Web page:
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Okay, so the following actually isn't a theorem asserted by the book I'm using. It's actually an example given to illustrate the importance of isomorphisms. It was a specific example with specific numbers but I want to try and prove that it holds in general. So, here's the assertion:

Let $f:V \to W$ be an isomorphism. Let $U_1$ and $U_2$ be subspaces of V. Then, the following holds:

$$\dim(U_1 \cap U_2) = \dim(f(U_1) \cap f(U_2))$$


Proof Attempt:

Let $(v_1,v_2,....,v_n)$ be a basis for $U_1 \cap U_2$. Thus, that n-tuple is linearly independent and spans the intersection of the two subspaces.

By a previously proven result, if $(v_1,v_2,....,v_n)$ is a linearly independent list of vectors, then $\beta = (f(v_1),f(v_2),....,f(v_n))$ is a linearly independent list of vectors. To show that this list forms a basis for $f(U_1) \cap f(U_2)$, we just need to show that it generates that set.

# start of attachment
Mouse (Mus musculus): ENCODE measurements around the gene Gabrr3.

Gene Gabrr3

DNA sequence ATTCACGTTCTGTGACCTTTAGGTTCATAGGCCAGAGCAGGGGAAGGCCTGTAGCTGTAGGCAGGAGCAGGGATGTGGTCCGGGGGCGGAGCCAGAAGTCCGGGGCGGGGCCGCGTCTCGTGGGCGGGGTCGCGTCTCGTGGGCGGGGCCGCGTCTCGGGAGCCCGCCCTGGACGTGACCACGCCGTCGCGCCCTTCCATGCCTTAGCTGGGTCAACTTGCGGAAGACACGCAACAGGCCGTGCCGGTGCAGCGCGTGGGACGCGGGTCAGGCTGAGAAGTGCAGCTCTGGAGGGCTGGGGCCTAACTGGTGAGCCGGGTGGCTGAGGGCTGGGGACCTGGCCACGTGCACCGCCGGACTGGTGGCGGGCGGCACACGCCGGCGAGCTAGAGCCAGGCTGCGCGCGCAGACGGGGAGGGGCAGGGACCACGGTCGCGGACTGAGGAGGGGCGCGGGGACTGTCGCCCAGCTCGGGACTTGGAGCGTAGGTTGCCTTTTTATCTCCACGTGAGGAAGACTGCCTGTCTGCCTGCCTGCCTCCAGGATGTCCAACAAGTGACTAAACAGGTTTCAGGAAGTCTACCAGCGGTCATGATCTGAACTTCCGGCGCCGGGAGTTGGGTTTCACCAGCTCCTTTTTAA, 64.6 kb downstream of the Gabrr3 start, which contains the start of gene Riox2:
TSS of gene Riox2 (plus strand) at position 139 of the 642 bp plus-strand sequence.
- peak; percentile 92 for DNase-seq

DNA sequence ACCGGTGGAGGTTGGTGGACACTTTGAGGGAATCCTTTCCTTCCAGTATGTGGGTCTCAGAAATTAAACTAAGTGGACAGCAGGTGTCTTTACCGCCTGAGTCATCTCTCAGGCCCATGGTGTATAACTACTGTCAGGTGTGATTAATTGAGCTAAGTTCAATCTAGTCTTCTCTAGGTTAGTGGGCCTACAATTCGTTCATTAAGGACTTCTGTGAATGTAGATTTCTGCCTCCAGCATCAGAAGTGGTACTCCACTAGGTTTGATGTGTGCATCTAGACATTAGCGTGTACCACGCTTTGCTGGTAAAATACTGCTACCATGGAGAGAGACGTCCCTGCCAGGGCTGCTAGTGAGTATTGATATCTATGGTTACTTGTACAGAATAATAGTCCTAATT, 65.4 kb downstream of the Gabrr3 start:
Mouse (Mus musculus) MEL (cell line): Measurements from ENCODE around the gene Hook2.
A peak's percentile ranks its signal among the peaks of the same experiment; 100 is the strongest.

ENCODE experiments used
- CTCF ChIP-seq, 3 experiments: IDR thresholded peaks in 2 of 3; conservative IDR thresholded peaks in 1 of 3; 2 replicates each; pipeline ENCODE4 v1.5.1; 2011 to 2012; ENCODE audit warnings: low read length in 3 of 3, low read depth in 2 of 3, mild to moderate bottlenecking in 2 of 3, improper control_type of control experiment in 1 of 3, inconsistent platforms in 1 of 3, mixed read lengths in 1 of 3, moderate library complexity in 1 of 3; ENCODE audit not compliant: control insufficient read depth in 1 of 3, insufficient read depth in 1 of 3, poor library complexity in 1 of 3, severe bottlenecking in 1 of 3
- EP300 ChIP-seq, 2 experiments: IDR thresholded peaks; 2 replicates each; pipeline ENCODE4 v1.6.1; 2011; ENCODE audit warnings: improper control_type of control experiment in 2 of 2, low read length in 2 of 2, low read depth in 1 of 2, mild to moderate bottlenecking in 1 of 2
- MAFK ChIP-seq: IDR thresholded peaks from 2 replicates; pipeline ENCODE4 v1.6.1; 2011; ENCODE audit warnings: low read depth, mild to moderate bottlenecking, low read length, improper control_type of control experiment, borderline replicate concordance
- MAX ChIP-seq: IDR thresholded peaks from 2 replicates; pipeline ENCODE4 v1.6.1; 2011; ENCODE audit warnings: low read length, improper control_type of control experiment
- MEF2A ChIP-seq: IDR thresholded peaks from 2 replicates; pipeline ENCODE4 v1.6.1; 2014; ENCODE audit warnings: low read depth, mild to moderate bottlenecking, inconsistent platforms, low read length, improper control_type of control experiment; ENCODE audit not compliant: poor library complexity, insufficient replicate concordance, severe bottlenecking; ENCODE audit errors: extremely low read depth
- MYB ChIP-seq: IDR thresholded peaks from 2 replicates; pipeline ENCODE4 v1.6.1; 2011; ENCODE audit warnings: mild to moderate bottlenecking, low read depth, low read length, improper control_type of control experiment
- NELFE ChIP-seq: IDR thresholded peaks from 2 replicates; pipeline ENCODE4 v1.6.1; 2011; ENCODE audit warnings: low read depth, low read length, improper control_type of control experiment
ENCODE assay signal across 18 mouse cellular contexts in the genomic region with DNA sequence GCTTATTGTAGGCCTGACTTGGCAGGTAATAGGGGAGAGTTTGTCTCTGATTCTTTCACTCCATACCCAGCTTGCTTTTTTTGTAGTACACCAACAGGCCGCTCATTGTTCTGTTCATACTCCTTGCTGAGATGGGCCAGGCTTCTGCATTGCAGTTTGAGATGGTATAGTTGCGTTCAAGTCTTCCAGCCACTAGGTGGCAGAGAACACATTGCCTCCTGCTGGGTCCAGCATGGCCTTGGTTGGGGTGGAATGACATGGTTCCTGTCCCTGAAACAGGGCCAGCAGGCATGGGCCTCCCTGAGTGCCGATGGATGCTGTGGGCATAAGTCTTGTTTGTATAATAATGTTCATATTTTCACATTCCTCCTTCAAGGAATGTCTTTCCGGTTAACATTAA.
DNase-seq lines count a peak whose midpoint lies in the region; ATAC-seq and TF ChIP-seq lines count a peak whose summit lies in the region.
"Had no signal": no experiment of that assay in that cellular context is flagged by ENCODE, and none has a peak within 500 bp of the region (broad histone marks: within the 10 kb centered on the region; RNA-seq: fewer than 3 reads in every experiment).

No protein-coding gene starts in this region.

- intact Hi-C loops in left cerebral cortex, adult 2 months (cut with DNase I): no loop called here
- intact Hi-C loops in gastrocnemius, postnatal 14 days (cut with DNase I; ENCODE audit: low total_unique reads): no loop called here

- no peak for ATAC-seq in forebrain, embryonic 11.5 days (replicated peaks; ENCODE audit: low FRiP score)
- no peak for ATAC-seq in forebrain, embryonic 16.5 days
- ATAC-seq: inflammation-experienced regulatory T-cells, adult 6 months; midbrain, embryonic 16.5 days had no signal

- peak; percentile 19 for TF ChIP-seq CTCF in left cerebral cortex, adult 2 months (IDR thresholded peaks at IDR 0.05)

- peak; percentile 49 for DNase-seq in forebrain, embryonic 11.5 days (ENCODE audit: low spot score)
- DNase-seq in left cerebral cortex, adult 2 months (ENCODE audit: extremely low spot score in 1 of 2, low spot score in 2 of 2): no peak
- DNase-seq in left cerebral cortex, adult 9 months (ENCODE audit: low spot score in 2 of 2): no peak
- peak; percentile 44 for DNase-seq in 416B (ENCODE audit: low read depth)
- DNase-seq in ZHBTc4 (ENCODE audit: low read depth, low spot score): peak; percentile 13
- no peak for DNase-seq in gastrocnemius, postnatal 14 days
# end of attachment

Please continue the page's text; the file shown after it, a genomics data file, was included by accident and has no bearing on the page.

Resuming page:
Consider the following linear combination:

$\sum_{k=1}^{n} \alpha_k f(v_k)$

Due to the linearity of f, we can rewrite the above as follows:

$f[\sum_{k=1}^{n} \alpha_k v_k]$.

$L(\beta) \subset f(U_1) \cap f(U_2)$. So, we have to prove containment in the other direction. Let $w \in f(U_1) \cap f(U_2)$. Then, $w \in f(U_1)$ and $w \in f(U_2)$.

By the surjectivity of f, there exists a vector $u_1 \in U_1$ such that $f(u_1) = w$ and there exists a vector $u_2 \in U_2$ such that $f(u_2) = w$. By the injectivity of f, it's clear that $u_1 = u_2$.

That also means that $u_1 \in U_1 \cap U_2$ so it can be written as a linear combination of the vectors $(v_1,v_2,...,v_n)$. Therefore, $f(u_1)$ can be written as a linear combination of the vectors in $\beta$ and this proves that $f(U_1) \cap f(U_2) \subset L(\beta)$. This proves that $\beta$ generates $f(U_1) \cap f(U_2)$.

So, $\beta$ forms a basis for $f(U_1) \cap f(U_2)$ and that basis has length $n$. Similarly, the basis for $U_1 \cap U_2$ also has length n. Thus, we conclude that:

$\dim(U_1 \cap U_2) = \dim(f(U_1) \cap f(U_2))$.


Once again, I need to know if my argument above is correct or not. I'm also pretty sure that there's a short and slick proof of this but I certainly can't see it (maybe with the use of set identities?).